updated 12/10/2005 10:26:20 PM ET 2005-12-11T03:26:20

New York City transit workers voted Saturday to authorize a strike that could shut down bus and subway service at the height of the holiday shopping season.

Thousands of members of Transport Workers Local 100 voted unanimously to authorize their leaders to call a walkout if the union and the Metropolitan Transportation Authority can’t agree on a new contract by midnight Thursday, when the current contract expires.

MTA officials said they were optimistic an agreement would be reached.

State law prohibits strikes by public employees, and union workers would face huge fines if they walked off the job. The last strike by city transit workers was in April 1980, when they halted mass transit for 11 days.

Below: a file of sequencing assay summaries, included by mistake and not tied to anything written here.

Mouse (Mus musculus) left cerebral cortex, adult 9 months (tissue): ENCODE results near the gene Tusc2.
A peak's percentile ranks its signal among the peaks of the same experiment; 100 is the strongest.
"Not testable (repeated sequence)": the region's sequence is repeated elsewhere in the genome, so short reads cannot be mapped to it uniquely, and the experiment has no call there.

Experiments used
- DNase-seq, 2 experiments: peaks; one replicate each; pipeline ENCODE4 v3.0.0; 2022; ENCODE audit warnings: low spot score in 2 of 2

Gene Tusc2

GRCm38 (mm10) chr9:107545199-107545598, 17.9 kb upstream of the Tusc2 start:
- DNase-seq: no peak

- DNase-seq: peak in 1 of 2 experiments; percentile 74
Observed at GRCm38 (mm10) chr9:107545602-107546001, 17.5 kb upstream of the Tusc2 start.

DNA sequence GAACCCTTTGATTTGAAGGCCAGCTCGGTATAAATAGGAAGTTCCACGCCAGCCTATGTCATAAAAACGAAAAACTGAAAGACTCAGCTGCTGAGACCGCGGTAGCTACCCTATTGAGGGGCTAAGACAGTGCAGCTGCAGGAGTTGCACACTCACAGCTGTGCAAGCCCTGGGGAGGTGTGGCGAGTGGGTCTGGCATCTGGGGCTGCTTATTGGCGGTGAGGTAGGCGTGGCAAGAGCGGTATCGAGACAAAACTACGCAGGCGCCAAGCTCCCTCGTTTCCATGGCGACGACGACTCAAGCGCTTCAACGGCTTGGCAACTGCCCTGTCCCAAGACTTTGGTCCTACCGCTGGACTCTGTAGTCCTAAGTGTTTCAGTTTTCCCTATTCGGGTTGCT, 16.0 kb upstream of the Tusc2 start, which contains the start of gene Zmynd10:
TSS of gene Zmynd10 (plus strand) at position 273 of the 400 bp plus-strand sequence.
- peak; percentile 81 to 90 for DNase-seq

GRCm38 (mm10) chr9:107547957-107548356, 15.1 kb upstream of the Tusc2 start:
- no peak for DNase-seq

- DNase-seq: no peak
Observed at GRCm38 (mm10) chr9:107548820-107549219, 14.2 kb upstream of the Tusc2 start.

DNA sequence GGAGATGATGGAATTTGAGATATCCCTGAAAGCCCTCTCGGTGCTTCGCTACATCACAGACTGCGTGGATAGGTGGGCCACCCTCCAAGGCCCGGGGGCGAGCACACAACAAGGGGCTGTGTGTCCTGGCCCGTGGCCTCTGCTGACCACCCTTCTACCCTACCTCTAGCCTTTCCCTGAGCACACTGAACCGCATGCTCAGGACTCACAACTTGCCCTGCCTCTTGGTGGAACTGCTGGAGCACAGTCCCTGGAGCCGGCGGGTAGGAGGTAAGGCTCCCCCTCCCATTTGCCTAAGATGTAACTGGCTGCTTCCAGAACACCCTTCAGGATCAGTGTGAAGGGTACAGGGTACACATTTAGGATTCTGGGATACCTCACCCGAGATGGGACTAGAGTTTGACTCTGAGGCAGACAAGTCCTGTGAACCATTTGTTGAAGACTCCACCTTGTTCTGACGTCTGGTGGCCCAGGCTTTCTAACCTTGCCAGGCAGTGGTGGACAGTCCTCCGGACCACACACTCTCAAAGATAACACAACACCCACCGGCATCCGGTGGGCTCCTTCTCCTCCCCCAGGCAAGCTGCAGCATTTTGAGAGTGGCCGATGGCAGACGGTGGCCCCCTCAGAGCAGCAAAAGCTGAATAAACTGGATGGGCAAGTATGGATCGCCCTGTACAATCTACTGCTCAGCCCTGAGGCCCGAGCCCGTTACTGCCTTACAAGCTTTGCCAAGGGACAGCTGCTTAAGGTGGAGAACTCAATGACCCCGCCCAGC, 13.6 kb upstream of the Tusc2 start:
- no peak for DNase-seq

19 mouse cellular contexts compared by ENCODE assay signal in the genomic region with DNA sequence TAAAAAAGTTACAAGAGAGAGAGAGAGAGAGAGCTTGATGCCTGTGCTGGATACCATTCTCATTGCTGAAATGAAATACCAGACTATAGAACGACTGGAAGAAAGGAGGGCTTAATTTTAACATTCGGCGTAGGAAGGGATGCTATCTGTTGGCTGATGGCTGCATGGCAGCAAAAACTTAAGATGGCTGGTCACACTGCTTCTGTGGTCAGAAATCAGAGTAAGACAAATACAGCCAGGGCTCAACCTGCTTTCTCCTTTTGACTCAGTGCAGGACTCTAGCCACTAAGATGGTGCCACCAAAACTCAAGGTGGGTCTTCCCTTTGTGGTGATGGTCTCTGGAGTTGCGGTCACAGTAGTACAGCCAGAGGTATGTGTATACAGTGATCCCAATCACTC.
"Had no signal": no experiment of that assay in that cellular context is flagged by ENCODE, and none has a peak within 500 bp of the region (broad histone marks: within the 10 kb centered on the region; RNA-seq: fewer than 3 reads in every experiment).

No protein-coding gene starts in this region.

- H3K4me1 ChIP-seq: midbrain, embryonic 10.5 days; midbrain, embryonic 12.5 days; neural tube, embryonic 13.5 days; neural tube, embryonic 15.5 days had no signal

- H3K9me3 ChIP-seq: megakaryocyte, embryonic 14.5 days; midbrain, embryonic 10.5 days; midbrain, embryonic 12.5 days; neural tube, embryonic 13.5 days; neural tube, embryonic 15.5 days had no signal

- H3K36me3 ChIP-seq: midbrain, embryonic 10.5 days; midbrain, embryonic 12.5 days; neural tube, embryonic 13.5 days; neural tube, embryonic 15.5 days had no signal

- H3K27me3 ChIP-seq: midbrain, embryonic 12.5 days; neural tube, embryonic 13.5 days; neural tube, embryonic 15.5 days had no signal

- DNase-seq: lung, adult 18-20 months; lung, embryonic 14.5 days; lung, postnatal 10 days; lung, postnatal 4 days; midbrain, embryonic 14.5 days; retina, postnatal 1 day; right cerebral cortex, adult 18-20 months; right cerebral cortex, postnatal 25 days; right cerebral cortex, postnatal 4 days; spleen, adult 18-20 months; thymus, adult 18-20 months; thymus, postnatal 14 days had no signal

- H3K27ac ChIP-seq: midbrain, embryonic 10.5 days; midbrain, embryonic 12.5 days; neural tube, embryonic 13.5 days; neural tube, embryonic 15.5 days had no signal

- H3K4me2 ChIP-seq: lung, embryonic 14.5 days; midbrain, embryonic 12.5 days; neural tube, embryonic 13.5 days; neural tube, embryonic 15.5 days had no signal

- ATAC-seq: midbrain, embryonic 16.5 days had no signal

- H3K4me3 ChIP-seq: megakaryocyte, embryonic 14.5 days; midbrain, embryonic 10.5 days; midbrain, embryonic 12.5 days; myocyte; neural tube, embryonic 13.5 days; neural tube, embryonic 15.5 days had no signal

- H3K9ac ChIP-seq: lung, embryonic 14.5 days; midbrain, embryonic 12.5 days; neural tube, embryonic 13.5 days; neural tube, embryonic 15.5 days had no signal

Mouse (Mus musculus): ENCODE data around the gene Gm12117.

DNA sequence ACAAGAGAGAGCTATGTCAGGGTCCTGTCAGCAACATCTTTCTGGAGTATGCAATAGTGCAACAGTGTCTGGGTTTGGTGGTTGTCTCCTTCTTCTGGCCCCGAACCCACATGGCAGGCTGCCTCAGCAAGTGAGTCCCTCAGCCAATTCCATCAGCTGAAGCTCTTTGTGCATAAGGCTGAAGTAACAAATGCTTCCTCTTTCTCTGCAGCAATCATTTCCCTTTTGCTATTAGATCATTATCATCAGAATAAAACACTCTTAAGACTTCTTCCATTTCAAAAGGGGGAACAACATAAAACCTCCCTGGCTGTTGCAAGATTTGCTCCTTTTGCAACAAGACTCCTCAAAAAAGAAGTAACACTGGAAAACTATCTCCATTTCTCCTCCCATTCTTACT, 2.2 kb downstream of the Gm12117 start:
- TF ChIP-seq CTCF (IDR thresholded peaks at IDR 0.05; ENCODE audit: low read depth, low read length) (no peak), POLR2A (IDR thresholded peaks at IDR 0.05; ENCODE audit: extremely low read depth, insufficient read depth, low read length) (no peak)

Mayor Michael Bloomberg, who often rides the subway to City Hall, said Friday that he hopes the strike talk is just a negotiating technique. He said a mass transit shutdown would be devastating to the city’s economy, particularly at this time of year.

The system shuttles more than 7 million riders throughout the city on an average day.

The MTA last week offered a proposal that would give workers a 3 percent raise in the first year and a conditional raise of 2 percent the second year. The union rejected the offer, which also proposed changes to workers’ retirement and health benefits. Union president Roger Toussaint said parts of it were insulting to his 38,000 members.

Wayne Friedman, a train operator who took part in Saturday’s vote, said a strike was a real possibility.

“In my opinion, the union is absolutely serious about striking this time,” he said. “If they negotiate fairly, we won’t have that problem.”

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